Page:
Minneapolis, MN

Minneapolis City Council passes framework for single-room occupancy housing to solve housing affordability gap

Paula Carlsen

MINNEAPOLIS, MN - On July 23, the Minneapolis City Council passed amendments to its Housing Maintenance Code and Zoning Code, allowing single room occupancy units or SRO.

The modifications to the code establish a new regulatory framework for single-room occupancy apartments that share a kitchen or bathroom. It accommodates up to two people each room. This is a city-led initiative to solve a housing affordability gap for low-wage workers in Minneapolis.

These revisions complement the City's Comprehensive Plan Minneapolis 2040 by exploring novel housing types and eradicating homelessness through amendments to the city's safe, stable, and affordable housing ordinance.

“Today’s reintroduction of safe, dignified, and accessible single room occupancy units will help create a diverse range of housing solutions to meet the diverse range of housing needs across our city,” Mayor Jacob Frey stated. “With $5 million from our federal relief proposal for SRO acquisition and development approved earlier this month, we will be ready to take immediate advantage of this policy change and provide critical housing resources to our neighbors who need it most.”

“After personally helping move dozens of people from their homes over many years, as SRO buildings were sold and tenants lost their housing, this policy change will make it clear that SRO housing is an important part of the affordable housing continuum,” City Council Member Lisa Goodman said. “Working with residents as they are forced to move has been an emotional and frustrating process and one I hope to not see happen again, as we legitimize and allow smaller units with shared baths and kitchens as a safe, affordable and now-allowed housing option in our city.”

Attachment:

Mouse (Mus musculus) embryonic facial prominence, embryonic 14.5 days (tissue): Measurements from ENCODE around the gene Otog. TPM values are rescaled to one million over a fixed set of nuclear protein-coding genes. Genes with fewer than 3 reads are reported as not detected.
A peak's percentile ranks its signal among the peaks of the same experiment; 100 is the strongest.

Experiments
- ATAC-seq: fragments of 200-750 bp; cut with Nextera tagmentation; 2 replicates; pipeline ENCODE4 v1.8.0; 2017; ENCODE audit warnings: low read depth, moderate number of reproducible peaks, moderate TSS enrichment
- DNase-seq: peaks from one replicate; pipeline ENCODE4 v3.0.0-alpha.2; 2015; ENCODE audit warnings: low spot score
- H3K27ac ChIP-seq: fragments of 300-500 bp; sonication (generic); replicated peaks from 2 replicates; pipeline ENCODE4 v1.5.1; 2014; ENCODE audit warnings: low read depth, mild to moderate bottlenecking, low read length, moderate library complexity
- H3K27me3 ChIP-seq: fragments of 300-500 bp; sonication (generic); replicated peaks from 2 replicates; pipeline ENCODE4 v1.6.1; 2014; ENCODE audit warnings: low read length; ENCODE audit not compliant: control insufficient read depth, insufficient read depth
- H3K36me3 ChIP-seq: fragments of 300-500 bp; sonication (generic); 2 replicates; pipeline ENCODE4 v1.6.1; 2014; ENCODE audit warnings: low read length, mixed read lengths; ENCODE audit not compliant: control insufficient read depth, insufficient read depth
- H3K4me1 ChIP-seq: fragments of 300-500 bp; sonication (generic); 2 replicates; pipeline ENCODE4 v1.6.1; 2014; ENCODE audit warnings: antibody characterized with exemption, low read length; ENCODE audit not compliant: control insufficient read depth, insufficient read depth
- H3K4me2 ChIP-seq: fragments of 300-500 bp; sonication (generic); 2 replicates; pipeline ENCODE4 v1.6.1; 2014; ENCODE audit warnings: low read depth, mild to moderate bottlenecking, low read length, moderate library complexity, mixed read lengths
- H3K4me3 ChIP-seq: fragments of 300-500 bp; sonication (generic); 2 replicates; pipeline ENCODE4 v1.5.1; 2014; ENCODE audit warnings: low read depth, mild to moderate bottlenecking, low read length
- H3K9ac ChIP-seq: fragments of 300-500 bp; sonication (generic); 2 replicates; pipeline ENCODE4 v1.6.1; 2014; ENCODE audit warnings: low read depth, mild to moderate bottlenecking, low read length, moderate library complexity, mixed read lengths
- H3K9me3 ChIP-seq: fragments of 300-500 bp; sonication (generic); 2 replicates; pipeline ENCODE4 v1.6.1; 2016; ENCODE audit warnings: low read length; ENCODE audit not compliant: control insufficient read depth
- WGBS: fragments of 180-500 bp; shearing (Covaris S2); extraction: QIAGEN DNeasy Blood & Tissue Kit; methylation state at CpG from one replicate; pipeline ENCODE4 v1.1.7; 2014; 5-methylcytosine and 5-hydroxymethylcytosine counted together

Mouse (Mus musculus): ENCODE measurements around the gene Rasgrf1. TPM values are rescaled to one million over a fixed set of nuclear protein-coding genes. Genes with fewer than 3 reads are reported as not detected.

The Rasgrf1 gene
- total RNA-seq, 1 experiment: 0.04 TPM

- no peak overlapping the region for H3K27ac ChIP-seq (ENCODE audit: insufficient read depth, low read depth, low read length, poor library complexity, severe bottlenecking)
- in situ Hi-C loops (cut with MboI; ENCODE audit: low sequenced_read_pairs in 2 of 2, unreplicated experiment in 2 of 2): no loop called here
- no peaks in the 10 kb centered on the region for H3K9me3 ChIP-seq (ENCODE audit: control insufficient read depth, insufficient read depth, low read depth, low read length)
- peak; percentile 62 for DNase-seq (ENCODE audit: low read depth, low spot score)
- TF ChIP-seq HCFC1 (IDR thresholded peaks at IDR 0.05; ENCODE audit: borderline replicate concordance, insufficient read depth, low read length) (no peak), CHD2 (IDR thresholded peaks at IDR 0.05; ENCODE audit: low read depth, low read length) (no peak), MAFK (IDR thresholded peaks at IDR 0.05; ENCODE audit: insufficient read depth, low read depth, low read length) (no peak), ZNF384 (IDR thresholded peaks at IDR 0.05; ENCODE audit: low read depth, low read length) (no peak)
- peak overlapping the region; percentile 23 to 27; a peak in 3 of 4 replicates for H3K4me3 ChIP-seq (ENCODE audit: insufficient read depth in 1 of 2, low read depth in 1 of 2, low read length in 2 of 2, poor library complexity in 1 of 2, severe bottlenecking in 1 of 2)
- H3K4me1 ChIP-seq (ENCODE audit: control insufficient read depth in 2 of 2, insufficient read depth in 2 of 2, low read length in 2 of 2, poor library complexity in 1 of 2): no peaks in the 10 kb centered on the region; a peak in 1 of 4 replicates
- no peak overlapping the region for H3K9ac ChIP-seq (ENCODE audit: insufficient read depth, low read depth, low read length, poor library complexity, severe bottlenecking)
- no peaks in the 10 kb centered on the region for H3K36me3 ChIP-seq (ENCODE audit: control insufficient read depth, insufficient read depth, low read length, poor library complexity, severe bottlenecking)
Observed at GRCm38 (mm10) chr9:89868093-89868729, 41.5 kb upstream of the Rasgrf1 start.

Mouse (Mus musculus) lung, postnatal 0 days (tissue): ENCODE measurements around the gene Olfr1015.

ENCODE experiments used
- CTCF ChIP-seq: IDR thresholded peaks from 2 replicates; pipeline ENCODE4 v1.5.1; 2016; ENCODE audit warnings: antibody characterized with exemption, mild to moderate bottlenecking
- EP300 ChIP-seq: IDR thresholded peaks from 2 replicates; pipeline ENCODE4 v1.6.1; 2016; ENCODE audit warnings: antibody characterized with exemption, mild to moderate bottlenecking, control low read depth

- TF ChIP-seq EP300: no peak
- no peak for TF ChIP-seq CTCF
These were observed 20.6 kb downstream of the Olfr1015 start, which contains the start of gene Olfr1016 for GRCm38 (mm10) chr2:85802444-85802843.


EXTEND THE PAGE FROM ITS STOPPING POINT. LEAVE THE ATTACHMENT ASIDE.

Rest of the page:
“SROs and rooming houses could fill a major gap for people who need affordable homes in our city,” said Council Member Cam Gordon. “The City made a mistake in the past when these critical housing types were made illegal – and today we have corrected that mistake. I am optimistic that we will see affordable housing providers use this ordinance to create new, dignified, healthy units that will provide more residents more affordable housing options, prevent some from becoming homeless, and offer others a viable pathway out of homelessness.”

“Single-room occupancy units will fill a critical gap in our housing market, providing for deep affordability that will especially but not exclusively, support people transitioning out of homelessness or at risk of becoming homeless,” Council Member Jeremy Schroeder stated. “As we continue to grapple with a housing crisis, it is critical that we use every tool available to us – and, where possible, create new ones – to ensure everyone in Minneapolis has access to a safe, stable, affordable home.”

Only nonprofit or government entities with a track record of successfully managing housing can develop single-room occupancy units. Over the next few months, the City will develop licensing procedures and standards, and staff anticipates being ready to accept applications on November 1.

Individuals seeking additional information about converting an existing facility or constructing a new one should contact 311.

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